The off-grid device, SOS WiFi (website in Hebrew only), beams a signal that allows cellphones to freely connect to the internet even in some of the most remote parts of the country, potentially allowing hikers to be warned of danger or giving them a lifeline to the outside world if they need rescue or help.
The idea for the remote connection was triggered by the Tzafit stream disaster, said Avishai Berman, the CEO of Bein Hashitin, the educational nonprofit that developed SOS WiFi.
“The tragedy really shook us up and still shakes us up,” said Berman, whose organization operates educational programs in the Arava desert in southern Israel, including a pre-military academy. “There isn’t a week when we don’t talk about it. Our response was to try to develop something that goes beyond all the academies, something bigger, that would help people to hike more safely.”
It’s not clear if a device would have helped the victims in Tzafit, who were on a group-building hike organized by the Bnei Zion pre-military academy, which they were slated to attend the next fall.
According to allegations, organizers went ahead with the hike despite warnings of hazardous weather conditions. In October last hear, Bnei Zion academy’s ex-director and ex-counselor were charged in Beersheba District Court with 10 counts each of negligent homicide.
More than 20 of the devices have been piloted in a dozen nature reserves, in cooperation with the Israel Nature and Parks Authority, with plans to install 40 more by the end of the year. According to Berman, the devices have already proved their worth in around a dozen incidents in the north and south of the country.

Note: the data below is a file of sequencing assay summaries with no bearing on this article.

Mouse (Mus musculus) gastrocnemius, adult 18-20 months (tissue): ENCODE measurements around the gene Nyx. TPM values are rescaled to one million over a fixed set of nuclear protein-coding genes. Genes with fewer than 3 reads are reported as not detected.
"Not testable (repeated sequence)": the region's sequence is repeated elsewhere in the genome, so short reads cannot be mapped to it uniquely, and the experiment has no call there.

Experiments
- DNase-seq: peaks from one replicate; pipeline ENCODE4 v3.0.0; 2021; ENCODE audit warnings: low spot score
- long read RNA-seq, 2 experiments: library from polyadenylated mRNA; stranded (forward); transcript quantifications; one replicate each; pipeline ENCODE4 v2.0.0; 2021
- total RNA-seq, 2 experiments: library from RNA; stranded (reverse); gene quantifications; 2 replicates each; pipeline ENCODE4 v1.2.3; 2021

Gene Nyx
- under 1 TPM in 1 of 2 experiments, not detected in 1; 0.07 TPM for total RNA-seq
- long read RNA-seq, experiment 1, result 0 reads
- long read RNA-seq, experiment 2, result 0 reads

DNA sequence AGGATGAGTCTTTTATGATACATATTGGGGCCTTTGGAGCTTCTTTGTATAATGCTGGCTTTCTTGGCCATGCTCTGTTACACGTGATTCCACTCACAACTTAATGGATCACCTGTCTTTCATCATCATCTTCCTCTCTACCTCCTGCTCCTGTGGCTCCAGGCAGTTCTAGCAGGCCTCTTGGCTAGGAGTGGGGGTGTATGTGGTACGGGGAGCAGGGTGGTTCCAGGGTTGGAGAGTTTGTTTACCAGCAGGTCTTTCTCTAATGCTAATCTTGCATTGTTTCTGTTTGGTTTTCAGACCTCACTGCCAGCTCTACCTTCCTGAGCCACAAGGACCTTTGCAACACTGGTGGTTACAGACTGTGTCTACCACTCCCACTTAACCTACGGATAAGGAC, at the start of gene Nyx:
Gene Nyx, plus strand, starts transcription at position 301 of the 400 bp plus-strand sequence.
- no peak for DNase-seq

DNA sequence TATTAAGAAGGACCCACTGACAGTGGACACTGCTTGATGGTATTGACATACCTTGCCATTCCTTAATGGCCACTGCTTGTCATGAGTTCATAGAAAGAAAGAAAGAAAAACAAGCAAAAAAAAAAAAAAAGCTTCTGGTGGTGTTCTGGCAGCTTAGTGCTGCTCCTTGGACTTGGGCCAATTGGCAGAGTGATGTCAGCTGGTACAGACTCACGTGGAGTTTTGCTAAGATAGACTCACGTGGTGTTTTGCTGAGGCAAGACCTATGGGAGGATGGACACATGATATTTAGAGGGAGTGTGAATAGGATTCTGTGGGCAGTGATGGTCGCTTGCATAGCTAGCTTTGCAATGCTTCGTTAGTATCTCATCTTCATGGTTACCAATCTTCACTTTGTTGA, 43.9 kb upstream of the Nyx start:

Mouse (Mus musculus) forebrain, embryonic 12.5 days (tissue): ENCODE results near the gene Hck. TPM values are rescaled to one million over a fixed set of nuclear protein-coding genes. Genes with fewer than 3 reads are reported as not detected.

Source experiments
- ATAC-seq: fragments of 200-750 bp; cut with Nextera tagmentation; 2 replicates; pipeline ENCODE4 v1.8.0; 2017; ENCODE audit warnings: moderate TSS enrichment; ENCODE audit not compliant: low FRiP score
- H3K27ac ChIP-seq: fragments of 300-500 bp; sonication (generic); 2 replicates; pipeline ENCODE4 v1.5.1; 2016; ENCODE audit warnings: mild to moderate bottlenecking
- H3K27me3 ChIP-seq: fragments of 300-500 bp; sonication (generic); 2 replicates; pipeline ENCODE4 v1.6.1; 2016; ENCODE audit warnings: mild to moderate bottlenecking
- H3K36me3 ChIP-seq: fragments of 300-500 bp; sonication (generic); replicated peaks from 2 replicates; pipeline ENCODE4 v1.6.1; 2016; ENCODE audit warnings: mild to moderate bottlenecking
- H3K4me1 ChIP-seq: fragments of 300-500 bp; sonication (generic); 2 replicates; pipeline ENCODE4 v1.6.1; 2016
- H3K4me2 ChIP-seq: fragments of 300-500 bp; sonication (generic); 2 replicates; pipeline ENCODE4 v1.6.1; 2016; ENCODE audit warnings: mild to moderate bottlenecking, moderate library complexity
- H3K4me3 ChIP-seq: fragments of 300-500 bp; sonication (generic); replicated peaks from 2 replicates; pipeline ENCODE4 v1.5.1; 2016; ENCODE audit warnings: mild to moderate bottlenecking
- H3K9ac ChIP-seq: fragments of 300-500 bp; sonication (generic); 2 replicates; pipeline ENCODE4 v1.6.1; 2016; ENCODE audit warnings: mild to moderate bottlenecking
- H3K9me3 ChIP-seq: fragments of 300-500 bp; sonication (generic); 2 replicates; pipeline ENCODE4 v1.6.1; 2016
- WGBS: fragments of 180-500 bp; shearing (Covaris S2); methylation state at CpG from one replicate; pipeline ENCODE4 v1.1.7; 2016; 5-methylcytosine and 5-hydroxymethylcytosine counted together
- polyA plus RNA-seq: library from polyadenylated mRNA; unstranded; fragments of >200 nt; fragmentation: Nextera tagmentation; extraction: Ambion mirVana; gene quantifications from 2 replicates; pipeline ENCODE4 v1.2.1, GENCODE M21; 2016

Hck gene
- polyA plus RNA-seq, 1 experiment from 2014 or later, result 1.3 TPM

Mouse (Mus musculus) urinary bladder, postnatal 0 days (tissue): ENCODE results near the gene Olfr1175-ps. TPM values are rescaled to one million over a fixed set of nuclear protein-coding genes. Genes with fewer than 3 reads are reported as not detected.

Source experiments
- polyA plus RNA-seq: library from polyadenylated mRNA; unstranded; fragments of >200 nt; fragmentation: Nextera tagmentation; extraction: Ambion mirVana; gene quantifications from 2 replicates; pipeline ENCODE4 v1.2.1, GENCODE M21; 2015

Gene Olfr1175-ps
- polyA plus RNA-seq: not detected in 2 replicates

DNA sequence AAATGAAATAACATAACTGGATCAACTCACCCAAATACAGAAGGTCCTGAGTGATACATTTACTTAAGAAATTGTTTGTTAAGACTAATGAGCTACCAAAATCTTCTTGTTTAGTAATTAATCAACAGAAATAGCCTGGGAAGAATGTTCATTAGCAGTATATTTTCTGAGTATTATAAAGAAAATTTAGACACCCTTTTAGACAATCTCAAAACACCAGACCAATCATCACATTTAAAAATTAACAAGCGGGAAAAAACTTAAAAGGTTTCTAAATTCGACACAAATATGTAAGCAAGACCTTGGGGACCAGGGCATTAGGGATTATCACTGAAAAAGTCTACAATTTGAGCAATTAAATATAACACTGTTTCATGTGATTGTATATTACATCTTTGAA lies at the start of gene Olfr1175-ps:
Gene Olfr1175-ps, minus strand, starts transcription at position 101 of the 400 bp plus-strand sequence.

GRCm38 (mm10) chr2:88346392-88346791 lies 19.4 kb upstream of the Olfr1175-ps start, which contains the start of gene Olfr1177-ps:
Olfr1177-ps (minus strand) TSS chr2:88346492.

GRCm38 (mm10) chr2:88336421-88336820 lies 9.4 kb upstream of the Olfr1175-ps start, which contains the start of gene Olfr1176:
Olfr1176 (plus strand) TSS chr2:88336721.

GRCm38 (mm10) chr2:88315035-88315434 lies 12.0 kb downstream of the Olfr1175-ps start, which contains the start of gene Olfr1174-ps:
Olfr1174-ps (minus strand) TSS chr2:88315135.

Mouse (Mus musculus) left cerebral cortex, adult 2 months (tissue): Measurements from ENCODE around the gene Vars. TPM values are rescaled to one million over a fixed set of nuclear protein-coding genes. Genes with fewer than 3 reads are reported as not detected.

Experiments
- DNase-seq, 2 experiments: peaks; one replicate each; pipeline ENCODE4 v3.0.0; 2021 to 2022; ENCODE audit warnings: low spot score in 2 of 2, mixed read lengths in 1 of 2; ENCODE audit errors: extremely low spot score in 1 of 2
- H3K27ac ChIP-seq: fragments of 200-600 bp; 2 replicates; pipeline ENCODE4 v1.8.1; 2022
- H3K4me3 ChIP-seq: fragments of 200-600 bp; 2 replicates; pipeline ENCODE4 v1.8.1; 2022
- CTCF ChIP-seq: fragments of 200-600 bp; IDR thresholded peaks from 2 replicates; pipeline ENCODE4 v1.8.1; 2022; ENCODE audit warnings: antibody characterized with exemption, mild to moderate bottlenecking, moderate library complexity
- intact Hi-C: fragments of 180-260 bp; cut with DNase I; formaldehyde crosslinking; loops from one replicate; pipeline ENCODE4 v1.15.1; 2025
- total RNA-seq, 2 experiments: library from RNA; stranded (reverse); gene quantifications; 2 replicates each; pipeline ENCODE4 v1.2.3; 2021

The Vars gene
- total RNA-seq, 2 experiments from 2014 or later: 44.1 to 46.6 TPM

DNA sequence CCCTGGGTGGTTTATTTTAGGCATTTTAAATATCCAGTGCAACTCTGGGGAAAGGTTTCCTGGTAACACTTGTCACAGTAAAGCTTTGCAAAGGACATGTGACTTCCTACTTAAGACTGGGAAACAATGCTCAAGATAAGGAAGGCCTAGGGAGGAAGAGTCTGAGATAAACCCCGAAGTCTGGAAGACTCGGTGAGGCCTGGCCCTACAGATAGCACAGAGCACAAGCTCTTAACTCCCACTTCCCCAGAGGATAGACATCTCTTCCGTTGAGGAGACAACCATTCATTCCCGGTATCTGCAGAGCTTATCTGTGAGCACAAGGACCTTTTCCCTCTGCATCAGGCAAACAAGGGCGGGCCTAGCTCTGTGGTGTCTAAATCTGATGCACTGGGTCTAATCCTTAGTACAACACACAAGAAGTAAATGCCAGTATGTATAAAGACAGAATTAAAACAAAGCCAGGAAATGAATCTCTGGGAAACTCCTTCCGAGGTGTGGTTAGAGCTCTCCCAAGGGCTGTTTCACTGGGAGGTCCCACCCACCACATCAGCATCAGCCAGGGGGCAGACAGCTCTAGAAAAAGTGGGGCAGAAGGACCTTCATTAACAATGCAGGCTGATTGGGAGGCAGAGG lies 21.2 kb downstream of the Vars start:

In one example, a tour guide with a group at the Zavitan River in the Golan Heights in northern Israel collapsed and went into some kind of seizure. Someone with him was able to use the wifi signal to send video of the incident to the emergency services and to get guidance on what to do.
SOS WiFi uses beamforming, a technology that focuses a wireless signal from an antenna on high ground toward a specific receiving device, in this case a small solar-energy operated router placed in a hard-to-reach location such as a river canyon.
Berman said the project would save time and money as well as lives, given that helicopter searches are costly and often need time to find those in need. While GPS signals do not rely on cellular connections, they can often be weak or drop off in areas with heavy tree cover or deep narrow canyons.
Bein Hashitin is working closely with the various emergency services and aims to make it as easy as possible to contact the relevant service from SOS Wifi’s home page.
Research and development is meanwhile ongoing to make the devices smaller and more energy-efficient.
One idea is to eventually market the system to hiking trails overseas and to use the proceeds for the organization’s activities.
As part of the pilot, devices have already been installed along parts of the following riverbeds: Keziv and Amud in the Western Galilee, Zavitan in the Golan Heights, Og and Darga in the West Bank, Tseelim and Ashalim near the Dead Sea, and Hatira and Hawwa in the central Negev.
SOS WiFi signs have been erected at the entrances to the reserves where the project is active.
Bein Hashitim is raising donations to introduce a further 60 devices over the coming year, with the goal of eventually installing around 300 of them, so that no hiker will ever have to walk too far to pick up reception.
Among the places Berman hopes to install the devices is Tzafit, though the reserve is administered by the Tamar Regional Authority on behalf of the state, and not the Parks Authority, which is collaborating on the project. Various issues need to be resolved before SOS WiFi can work there as well, Berman said.